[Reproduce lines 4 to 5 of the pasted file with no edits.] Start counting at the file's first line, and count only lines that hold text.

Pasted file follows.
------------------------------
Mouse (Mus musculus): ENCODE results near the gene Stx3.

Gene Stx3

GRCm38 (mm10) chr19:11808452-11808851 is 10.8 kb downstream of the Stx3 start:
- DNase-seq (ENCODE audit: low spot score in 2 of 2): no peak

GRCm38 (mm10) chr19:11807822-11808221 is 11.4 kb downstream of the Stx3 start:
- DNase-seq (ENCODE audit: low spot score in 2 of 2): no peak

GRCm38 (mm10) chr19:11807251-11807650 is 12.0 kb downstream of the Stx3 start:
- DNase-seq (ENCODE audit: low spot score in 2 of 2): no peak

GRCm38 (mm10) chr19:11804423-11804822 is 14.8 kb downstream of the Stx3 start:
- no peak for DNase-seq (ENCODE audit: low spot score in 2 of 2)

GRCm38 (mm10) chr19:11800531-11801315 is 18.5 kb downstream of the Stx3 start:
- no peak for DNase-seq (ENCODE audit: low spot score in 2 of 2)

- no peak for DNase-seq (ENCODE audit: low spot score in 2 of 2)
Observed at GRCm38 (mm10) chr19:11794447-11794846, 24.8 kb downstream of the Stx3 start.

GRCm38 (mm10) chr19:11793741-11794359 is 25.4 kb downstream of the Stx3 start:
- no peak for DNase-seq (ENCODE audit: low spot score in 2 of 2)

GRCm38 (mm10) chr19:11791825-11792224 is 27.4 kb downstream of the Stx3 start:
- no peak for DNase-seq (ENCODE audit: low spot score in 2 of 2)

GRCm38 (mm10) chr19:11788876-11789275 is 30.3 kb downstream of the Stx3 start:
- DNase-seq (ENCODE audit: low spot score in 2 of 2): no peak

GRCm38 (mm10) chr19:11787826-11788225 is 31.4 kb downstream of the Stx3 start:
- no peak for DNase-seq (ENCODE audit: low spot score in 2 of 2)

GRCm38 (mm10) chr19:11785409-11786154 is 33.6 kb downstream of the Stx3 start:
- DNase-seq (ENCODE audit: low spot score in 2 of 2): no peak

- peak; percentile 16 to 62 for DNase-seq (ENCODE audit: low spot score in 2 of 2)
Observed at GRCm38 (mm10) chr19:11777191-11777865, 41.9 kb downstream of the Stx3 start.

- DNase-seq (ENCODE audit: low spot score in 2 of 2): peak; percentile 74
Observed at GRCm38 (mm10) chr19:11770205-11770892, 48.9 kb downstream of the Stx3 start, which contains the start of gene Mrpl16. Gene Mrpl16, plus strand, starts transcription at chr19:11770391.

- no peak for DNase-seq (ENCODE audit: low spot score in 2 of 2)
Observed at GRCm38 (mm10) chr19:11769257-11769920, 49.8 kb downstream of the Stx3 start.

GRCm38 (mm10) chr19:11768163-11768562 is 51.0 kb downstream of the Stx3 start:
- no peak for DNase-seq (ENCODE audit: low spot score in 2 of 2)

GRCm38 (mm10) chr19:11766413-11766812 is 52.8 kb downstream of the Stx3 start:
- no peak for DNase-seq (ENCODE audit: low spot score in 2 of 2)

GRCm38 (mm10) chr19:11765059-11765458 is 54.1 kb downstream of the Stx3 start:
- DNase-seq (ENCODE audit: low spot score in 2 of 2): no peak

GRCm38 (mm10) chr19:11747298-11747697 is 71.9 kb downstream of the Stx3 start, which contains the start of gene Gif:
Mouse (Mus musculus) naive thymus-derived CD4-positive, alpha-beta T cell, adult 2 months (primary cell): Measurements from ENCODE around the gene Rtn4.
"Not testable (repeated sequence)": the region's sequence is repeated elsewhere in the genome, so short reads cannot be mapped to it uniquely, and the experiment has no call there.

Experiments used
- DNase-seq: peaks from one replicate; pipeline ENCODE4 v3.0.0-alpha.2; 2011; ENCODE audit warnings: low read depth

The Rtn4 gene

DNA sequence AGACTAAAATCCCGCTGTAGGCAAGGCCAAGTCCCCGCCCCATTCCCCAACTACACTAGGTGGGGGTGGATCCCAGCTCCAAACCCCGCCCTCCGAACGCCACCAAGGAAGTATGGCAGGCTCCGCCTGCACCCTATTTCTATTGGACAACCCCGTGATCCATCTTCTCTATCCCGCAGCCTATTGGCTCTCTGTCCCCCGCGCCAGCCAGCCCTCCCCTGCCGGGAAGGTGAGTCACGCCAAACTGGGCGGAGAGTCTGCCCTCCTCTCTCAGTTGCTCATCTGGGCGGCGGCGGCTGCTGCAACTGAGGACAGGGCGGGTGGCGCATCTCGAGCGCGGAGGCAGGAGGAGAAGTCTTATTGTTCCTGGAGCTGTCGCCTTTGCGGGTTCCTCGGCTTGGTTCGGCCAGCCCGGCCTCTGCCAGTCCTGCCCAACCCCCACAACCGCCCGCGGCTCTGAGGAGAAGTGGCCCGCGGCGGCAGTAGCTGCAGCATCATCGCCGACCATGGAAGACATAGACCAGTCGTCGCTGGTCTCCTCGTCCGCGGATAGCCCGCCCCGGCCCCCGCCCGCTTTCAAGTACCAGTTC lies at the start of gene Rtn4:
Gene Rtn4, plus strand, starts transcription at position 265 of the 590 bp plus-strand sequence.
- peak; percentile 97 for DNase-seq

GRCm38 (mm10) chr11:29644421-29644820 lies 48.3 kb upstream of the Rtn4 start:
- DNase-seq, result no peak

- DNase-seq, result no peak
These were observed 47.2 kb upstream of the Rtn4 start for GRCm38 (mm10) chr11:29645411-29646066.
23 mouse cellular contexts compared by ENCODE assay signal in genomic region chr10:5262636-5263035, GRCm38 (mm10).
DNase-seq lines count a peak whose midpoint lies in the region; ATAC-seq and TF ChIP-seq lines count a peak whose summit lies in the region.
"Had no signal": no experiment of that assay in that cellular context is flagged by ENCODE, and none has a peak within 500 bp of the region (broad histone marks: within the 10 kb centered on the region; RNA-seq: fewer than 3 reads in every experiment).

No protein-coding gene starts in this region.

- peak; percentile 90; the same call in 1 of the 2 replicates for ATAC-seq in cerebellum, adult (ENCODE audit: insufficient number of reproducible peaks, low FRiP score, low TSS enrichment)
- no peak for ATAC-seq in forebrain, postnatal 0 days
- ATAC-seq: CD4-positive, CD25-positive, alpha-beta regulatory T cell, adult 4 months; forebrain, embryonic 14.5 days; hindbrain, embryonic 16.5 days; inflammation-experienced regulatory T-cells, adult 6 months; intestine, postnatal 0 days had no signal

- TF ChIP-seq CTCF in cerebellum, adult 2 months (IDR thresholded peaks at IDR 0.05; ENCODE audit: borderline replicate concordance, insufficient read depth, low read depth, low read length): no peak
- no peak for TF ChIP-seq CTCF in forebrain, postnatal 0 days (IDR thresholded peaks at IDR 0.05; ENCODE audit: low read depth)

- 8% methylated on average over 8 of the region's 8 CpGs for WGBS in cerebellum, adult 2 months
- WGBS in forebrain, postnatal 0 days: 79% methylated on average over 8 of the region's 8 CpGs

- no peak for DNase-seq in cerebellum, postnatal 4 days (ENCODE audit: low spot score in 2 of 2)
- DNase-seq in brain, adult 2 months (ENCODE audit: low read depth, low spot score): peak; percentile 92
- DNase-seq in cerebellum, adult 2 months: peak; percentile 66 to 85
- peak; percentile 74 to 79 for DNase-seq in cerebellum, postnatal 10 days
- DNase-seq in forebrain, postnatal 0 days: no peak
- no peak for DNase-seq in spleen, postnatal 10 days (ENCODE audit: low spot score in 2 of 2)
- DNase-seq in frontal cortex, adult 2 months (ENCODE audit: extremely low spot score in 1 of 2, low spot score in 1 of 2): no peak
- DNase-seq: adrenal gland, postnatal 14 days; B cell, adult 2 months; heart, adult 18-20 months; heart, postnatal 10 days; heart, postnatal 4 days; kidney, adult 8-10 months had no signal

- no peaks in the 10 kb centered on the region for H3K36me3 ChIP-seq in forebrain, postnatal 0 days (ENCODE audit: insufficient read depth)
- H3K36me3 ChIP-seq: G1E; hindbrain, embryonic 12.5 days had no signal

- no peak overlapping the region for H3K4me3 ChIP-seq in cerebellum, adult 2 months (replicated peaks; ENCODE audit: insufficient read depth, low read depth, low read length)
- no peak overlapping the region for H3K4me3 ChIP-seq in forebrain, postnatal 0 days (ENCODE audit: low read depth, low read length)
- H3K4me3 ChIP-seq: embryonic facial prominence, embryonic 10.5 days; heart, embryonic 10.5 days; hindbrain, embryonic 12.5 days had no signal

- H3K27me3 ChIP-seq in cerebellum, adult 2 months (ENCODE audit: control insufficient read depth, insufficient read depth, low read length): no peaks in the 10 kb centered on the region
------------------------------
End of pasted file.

- DNase-seq (ENCODE audit: low spot score in 2 of 2): no peak

GRCm38 (mm10) chr19:11807822-11808221 is 11.4 kb downstream of the Stx3 start: